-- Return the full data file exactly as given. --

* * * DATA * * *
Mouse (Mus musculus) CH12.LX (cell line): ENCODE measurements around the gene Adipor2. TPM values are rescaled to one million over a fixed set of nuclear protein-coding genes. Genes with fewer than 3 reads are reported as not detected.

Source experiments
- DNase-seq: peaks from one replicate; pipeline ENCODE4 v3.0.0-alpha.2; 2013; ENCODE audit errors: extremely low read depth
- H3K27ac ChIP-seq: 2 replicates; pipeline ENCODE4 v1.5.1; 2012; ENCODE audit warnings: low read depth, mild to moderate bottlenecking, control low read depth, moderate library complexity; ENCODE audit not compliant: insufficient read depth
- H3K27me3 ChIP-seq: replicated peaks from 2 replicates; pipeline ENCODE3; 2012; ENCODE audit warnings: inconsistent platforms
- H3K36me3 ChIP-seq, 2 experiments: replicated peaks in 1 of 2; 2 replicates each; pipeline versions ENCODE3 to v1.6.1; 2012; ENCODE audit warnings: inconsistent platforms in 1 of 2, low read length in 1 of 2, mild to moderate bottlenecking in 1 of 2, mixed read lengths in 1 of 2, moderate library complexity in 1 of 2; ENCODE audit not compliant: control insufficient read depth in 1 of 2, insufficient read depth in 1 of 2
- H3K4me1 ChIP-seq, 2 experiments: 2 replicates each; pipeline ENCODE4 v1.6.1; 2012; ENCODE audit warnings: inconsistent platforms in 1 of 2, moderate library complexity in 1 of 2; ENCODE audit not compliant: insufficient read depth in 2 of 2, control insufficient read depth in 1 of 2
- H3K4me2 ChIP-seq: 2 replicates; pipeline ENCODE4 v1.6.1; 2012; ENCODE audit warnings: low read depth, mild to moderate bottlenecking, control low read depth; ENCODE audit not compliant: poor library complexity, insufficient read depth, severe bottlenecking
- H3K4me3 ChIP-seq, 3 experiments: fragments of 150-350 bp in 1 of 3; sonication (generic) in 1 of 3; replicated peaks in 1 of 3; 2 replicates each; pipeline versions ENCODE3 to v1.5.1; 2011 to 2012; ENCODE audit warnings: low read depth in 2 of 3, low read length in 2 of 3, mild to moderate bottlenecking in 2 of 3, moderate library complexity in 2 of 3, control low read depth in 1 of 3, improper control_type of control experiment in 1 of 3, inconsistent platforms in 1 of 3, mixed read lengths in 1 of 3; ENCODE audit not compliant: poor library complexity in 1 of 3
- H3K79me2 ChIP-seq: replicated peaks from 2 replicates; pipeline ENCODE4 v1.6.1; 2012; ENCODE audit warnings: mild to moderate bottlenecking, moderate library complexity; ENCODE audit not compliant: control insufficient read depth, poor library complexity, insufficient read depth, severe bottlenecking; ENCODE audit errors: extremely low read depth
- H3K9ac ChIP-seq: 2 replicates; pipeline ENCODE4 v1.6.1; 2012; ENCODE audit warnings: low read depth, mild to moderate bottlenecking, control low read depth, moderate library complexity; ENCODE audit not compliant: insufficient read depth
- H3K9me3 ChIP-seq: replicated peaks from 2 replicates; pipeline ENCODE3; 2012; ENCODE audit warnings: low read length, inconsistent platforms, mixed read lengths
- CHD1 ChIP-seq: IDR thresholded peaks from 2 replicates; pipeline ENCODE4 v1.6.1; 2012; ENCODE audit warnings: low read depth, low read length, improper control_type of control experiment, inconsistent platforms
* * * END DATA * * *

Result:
Mouse (Mus musculus) CH12.LX (cell line): ENCODE measurements around the gene Adipor2. TPM values are rescaled to one million over a fixed set of nuclear protein-coding genes. Genes with fewer than 3 reads are reported as not detected.

Source experiments
- DNase-seq: peaks from one replicate; pipeline ENCODE4 v3.0.0-alpha.2; 2013; ENCODE audit errors: extremely low read depth
- H3K27ac ChIP-seq: 2 replicates; pipeline ENCODE4 v1.5.1; 2012; ENCODE audit warnings: low read depth, mild to moderate bottlenecking, control low read depth, moderate library complexity; ENCODE audit not compliant: insufficient read depth
- H3K27me3 ChIP-seq: replicated peaks from 2 replicates; pipeline ENCODE3; 2012; ENCODE audit warnings: inconsistent platforms
- H3K36me3 ChIP-seq, 2 experiments: replicated peaks in 1 of 2; 2 replicates each; pipeline versions ENCODE3 to v1.6.1; 2012; ENCODE audit warnings: inconsistent platforms in 1 of 2, low read length in 1 of 2, mild to moderate bottlenecking in 1 of 2, mixed read lengths in 1 of 2, moderate library complexity in 1 of 2; ENCODE audit not compliant: control insufficient read depth in 1 of 2, insufficient read depth in 1 of 2
- H3K4me1 ChIP-seq, 2 experiments: 2 replicates each; pipeline ENCODE4 v1.6.1; 2012; ENCODE audit warnings: inconsistent platforms in 1 of 2, moderate library complexity in 1 of 2; ENCODE audit not compliant: insufficient read depth in 2 of 2, control insufficient read depth in 1 of 2
- H3K4me2 ChIP-seq: 2 replicates; pipeline ENCODE4 v1.6.1; 2012; ENCODE audit warnings: low read depth, mild to moderate bottlenecking, control low read depth; ENCODE audit not compliant: poor library complexity, insufficient read depth, severe bottlenecking
- H3K4me3 ChIP-seq, 3 experiments: fragments of 150-350 bp in 1 of 3; sonication (generic) in 1 of 3; replicated peaks in 1 of 3; 2 replicates each; pipeline versions ENCODE3 to v1.5.1; 2011 to 2012; ENCODE audit warnings: low read depth in 2 of 3, low read length in 2 of 3, mild to moderate bottlenecking in 2 of 3, moderate library complexity in 2 of 3, control low read depth in 1 of 3, improper control_type of control experiment in 1 of 3, inconsistent platforms in 1 of 3, mixed read lengths in 1 of 3; ENCODE audit not compliant: poor library complexity in 1 of 3
- H3K79me2 ChIP-seq: replicated peaks from 2 replicates; pipeline ENCODE4 v1.6.1; 2012; ENCODE audit warnings: mild to moderate bottlenecking, moderate library complexity; ENCODE audit not compliant: control insufficient read depth, poor library complexity, insufficient read depth, severe bottlenecking; ENCODE audit errors: extremely low read depth
- H3K9ac ChIP-seq: 2 replicates; pipeline ENCODE4 v1.6.1; 2012; ENCODE audit warnings: low read depth, mild to moderate bottlenecking, control low read depth, moderate library complexity; ENCODE audit not compliant: insufficient read depth
- H3K9me3 ChIP-seq: replicated peaks from 2 replicates; pipeline ENCODE3; 2012; ENCODE audit warnings: low read length, inconsistent platforms, mixed read lengths
- CHD1 ChIP-seq: IDR thresholded peaks from 2 replicates; pipeline ENCODE4 v1.6.1; 2012; ENCODE audit warnings: low read depth, low read length, improper control_type of control experiment, inconsistent platforms